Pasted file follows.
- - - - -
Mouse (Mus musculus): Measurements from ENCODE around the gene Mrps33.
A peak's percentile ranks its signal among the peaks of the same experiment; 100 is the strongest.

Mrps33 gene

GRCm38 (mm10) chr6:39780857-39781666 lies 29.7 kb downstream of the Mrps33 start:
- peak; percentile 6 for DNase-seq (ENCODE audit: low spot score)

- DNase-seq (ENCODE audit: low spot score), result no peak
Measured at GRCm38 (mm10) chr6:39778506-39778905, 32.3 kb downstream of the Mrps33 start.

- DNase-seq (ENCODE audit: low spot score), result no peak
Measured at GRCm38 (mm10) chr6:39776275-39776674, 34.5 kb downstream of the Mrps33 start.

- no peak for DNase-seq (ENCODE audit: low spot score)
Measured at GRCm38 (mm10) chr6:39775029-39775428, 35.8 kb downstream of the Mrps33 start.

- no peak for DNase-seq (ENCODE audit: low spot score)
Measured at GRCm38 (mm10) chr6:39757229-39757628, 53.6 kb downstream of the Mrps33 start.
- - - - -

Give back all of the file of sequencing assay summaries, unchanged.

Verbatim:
Mouse (Mus musculus): Measurements from ENCODE around the gene Mrps33.
A peak's percentile ranks its signal among the peaks of the same experiment; 100 is the strongest.

Mrps33 gene

GRCm38 (mm10) chr6:39780857-39781666 lies 29.7 kb downstream of the Mrps33 start:
- peak; percentile 6 for DNase-seq (ENCODE audit: low spot score)

- DNase-seq (ENCODE audit: low spot score), result no peak
Measured at GRCm38 (mm10) chr6:39778506-39778905, 32.3 kb downstream of the Mrps33 start.

- DNase-seq (ENCODE audit: low spot score), result no peak
Measured at GRCm38 (mm10) chr6:39776275-39776674, 34.5 kb downstream of the Mrps33 start.

- no peak for DNase-seq (ENCODE audit: low spot score)
Measured at GRCm38 (mm10) chr6:39775029-39775428, 35.8 kb downstream of the Mrps33 start.

- no peak for DNase-seq (ENCODE audit: low spot score)
Measured at GRCm38 (mm10) chr6:39757229-39757628, 53.6 kb downstream of the Mrps33 start.